It’s long been at the forefront of science.
But the answer to living until you’re 100 could be much simpler than swallowing any magic pill created by researchers.
Here, in a piece for The Conversation, a Spanish expert reveals the nine simple steps to reach old age and prevent an early death.
Rafael Puyol is the director of the Observatory of Demography and Generational Diversity, IE Business School, Madrid.
It’s long been at the forefront of science. But the answer to living until you’re 100 could be much simpler than swallowing any magic pill created by researchers
‘Blue zones’ are areas of the world where people live considerably longer lives.
There we can find octogenarians, nonagenarians and many centenarians, and even some supercentenarians (people who have reached the age of 110).
These regions were named ‘blue zones’ after the Belgian demographer Michel Poulain and the Italian doctor Gianni Pes.
They discovered a population with such features in the region of Barbaglia, Sardinia, Italy, and they marked out the area with blue ink.
A demographic study carried out at the beginning of this century showed that one out of 196 people who were born between 1880 and 1990 reached the age of 100 years old.
Later on, the American researcher Dan Buettner embarked on a project aimed at identifying other areas with high longevity rates.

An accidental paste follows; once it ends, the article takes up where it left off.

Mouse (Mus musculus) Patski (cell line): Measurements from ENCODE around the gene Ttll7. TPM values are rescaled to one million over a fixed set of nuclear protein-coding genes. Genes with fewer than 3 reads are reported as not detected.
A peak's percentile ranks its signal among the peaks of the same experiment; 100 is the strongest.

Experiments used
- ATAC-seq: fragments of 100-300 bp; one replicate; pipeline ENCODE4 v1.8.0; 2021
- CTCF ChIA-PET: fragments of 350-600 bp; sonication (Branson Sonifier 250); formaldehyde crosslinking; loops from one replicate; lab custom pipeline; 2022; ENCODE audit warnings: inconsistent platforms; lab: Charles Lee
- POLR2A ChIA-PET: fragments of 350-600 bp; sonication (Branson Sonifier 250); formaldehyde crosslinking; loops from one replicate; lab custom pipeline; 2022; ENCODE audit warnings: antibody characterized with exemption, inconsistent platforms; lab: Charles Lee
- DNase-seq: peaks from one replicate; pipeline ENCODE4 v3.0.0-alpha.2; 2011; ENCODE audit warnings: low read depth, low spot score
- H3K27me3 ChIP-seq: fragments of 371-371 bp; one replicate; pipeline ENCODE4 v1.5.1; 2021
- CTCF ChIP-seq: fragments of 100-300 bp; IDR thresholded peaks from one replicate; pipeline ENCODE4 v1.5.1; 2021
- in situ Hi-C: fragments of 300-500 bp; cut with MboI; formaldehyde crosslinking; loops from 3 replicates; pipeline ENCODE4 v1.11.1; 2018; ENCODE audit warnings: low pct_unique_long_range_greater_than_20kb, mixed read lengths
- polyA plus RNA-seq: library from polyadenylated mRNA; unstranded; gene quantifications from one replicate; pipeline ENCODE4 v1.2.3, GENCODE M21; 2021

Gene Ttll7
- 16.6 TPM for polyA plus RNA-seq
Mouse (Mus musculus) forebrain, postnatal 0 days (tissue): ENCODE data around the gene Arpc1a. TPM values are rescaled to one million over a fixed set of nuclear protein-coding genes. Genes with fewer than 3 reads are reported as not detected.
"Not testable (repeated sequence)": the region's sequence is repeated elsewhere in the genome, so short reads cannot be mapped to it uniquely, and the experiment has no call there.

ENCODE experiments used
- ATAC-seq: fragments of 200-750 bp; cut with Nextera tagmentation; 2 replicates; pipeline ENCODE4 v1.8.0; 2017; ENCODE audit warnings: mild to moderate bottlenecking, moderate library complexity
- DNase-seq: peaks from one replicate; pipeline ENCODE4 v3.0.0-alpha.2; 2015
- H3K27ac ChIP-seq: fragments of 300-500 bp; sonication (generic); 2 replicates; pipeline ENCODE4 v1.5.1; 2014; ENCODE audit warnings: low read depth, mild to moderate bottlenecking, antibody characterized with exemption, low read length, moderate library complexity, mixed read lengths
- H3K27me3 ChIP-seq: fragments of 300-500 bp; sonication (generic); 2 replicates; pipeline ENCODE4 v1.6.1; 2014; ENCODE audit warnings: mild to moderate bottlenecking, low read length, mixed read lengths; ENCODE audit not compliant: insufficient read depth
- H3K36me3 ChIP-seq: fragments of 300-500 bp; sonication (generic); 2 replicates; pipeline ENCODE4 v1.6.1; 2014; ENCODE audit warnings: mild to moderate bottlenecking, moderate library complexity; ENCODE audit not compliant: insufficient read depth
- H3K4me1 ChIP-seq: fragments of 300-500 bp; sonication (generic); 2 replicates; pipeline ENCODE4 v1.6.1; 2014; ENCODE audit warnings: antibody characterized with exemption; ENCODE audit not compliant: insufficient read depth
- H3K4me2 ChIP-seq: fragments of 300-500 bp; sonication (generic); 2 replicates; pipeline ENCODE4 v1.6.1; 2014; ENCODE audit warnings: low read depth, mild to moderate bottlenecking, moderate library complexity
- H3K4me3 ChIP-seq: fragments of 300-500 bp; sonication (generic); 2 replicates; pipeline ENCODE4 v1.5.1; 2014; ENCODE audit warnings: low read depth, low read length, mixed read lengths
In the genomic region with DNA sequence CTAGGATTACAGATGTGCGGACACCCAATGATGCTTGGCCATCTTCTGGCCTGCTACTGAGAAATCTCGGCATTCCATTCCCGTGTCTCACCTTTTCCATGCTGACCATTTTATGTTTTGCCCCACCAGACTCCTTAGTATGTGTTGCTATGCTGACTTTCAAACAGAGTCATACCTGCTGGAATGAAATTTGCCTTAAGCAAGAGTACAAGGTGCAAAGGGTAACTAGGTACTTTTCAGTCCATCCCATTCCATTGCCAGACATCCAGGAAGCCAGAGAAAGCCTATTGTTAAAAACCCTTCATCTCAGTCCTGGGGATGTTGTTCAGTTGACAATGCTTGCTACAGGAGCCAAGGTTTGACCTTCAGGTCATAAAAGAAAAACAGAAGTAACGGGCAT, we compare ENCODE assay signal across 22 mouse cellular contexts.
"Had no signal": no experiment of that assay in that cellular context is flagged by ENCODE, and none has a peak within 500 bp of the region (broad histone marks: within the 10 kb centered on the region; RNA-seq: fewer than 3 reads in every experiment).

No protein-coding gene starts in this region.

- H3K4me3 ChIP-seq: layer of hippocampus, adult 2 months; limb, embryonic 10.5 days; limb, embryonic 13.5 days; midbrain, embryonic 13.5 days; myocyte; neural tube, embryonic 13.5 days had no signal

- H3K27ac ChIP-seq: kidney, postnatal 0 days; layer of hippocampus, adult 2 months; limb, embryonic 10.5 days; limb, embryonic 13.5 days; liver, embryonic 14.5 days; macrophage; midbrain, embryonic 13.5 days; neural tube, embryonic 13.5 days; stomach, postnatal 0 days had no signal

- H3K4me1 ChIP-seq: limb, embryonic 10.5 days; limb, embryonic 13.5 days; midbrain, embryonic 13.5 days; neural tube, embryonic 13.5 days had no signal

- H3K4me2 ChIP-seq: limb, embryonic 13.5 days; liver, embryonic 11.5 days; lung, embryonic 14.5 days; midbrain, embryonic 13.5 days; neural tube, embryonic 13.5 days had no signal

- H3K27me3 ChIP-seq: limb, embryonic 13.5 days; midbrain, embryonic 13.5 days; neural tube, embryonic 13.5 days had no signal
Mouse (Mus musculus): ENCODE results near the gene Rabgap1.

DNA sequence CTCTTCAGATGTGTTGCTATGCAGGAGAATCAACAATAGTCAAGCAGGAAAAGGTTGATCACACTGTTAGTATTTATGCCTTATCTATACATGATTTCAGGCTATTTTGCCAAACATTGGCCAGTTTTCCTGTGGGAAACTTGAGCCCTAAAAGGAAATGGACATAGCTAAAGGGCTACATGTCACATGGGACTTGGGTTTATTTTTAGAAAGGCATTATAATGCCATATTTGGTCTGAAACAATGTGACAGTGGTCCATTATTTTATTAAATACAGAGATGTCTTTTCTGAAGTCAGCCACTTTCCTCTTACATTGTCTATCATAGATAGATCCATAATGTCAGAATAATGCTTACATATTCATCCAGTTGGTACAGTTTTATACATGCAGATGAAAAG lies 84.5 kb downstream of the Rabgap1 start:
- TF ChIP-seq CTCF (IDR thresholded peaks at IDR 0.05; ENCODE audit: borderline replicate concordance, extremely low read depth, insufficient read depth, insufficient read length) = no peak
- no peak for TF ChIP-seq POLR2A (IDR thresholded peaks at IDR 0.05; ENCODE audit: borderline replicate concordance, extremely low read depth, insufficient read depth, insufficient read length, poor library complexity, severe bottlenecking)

He found four additional regions.
These were also named ‘blue zones’: Okinawa (Japan), Icaria (Greece), Loma Linda (California) and Nicoya Peninsula (Costa Rica).
In all these territories there is a high proportion of long-lived people, and each area is characterised by specific features which relate to that condition.
In the region of Barbaglia, located in the Sardinian mountain area, there is the world’s largest concentration of centenarians.
Okinawa Island is inhabited by the oldest women on Earth.
Icaria – an island which is located in the Aegean Sea – has the long-lived population with the lowest senile dementia levels.
Loma Linda is home to a community of Seventh-day Adventists whose life expectancy is 10 years over the average lifespan in the United States.
In the region of Barbaglia, located in the Sardinian mountain area, there is the world’s largest concentration of centenarians (stock of Sardinia)
And in Nicoya we can find the second-largest community of centenarians in the world.
What is the secret behind this great longevity; the mystery of the blue zones, where so many centenarians live?
A team composed of several specialists (doctors, anthropologists, demographers, nutritionists, epidemiologists) – and led by ?? Buettner himself – travelled many times to the different blue zones.
They identified nine general longevity factors, which could be synthesised into two because they are related to diet and lifestyle.
To sum up, the longevity factors could be synthesised in just two.
Firstly, maintaining a healthy lifestyle – which implies regular intensity exercise, including routines to ‘break’ from daily stress, and including mainly plant-based products in our diets, eating without filling up and not drinking excessively.
Secondly, integrating in groups that promote and support those ‘good practices’: family, religious communities, social groups, and so on – all of which must have their own ‘ikigai’, that is, their own ‘reason to live’.
There is a personal ‘ikigai’, but there is also a collective ‘ikigai’ that sets the goals for each community as well as the challenges to overcome in order to achieve them.
Living this way means living better and longer.
Longevity may be determined by genetics, but it is also something that can be trained, as can be seen in the example of the inhabitants of the blue zones.